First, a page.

Undoubtedly, Kuwait is one of the safest places in the Middle East. “The crime rates are low and the neighboring civil conflict in Iraq did not spill over into Kuwait as many expected. Car-jacking, armed robbery, killing, assassinations, terrorist activities have no room here in Kuwait. Kuwait is very safe at least for now,” Uche Innocent, a sociologist said. “Violent crimes, racial and religious attacks against foreigners are rare. We have heard about assassinations taking place in UAE and other nations in the region but not in Kuwait,” he added.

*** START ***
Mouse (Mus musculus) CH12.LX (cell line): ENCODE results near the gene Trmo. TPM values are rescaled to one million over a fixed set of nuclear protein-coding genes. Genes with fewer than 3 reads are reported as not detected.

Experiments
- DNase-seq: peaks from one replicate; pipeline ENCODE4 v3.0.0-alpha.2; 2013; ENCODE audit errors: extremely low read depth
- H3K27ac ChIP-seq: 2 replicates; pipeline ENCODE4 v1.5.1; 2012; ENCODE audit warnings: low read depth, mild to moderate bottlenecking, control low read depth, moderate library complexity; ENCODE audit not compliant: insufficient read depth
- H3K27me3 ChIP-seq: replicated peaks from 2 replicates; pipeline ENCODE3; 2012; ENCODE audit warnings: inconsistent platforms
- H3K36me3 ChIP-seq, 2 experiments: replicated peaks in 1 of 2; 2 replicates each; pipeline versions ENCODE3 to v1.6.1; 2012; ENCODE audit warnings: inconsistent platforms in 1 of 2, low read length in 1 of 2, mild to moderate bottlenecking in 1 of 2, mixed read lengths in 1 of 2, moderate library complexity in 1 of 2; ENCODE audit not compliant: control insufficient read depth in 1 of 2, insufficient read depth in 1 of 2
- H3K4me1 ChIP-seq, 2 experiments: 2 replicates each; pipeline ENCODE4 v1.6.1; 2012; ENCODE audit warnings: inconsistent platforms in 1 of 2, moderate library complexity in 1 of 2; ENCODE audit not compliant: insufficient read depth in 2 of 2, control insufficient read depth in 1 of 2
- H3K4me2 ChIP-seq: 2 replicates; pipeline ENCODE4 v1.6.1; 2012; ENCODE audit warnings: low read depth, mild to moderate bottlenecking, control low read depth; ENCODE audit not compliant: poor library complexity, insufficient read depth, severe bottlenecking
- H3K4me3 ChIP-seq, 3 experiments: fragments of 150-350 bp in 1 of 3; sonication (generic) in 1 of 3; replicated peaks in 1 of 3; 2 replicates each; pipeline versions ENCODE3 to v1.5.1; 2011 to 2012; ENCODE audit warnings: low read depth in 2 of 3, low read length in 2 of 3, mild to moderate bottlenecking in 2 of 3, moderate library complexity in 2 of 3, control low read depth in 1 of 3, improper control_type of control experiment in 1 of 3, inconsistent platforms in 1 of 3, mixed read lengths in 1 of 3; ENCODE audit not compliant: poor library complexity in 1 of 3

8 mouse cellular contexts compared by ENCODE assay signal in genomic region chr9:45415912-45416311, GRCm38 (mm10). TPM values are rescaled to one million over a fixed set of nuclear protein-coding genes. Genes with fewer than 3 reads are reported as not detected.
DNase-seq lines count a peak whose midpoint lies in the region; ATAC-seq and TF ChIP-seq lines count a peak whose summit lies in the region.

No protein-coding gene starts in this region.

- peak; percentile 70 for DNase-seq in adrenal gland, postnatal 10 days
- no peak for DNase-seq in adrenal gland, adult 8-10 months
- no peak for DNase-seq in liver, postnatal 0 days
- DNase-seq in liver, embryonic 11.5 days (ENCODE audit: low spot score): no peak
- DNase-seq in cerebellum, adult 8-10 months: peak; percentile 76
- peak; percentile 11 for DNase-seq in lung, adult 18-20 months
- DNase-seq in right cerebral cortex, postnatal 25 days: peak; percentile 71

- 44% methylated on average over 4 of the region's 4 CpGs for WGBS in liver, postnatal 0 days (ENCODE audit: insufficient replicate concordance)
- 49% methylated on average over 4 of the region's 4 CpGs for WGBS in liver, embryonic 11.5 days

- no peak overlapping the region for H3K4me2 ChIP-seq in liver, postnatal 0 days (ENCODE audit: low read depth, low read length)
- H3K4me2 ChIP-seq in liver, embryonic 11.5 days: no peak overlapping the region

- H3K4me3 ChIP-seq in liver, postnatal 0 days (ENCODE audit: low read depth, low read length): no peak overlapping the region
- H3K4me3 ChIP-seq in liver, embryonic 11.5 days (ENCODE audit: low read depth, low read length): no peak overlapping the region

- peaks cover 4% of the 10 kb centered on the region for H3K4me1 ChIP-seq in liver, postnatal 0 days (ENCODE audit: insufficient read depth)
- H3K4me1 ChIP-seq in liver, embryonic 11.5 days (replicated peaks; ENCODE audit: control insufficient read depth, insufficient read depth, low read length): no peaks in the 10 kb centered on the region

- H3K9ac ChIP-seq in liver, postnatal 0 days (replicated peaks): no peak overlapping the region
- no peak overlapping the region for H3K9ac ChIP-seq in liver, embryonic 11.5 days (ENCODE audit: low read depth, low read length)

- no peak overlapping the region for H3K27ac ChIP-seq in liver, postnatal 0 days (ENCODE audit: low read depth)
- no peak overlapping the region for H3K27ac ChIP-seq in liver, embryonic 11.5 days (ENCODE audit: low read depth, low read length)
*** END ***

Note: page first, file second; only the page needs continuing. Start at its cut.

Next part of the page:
Kuwait is a beautiful, small country along the coast of the Arabian Gulf with a bustling metropolis of high-rise office buildings, luxury hotels, wide boulevards and well-tended parks and gardens. “Kuwait has created a family atmosphere with beautiful gardens, resorts and other facilities such as the Entertainment City, the Green Island, Kuwait Towers among others. Although Kuwait is not as spectacular as UAE - it is unique in its own way. I prefer here to Dubai and other Gulf states,” Immanuel Akag, a Turkish expat said.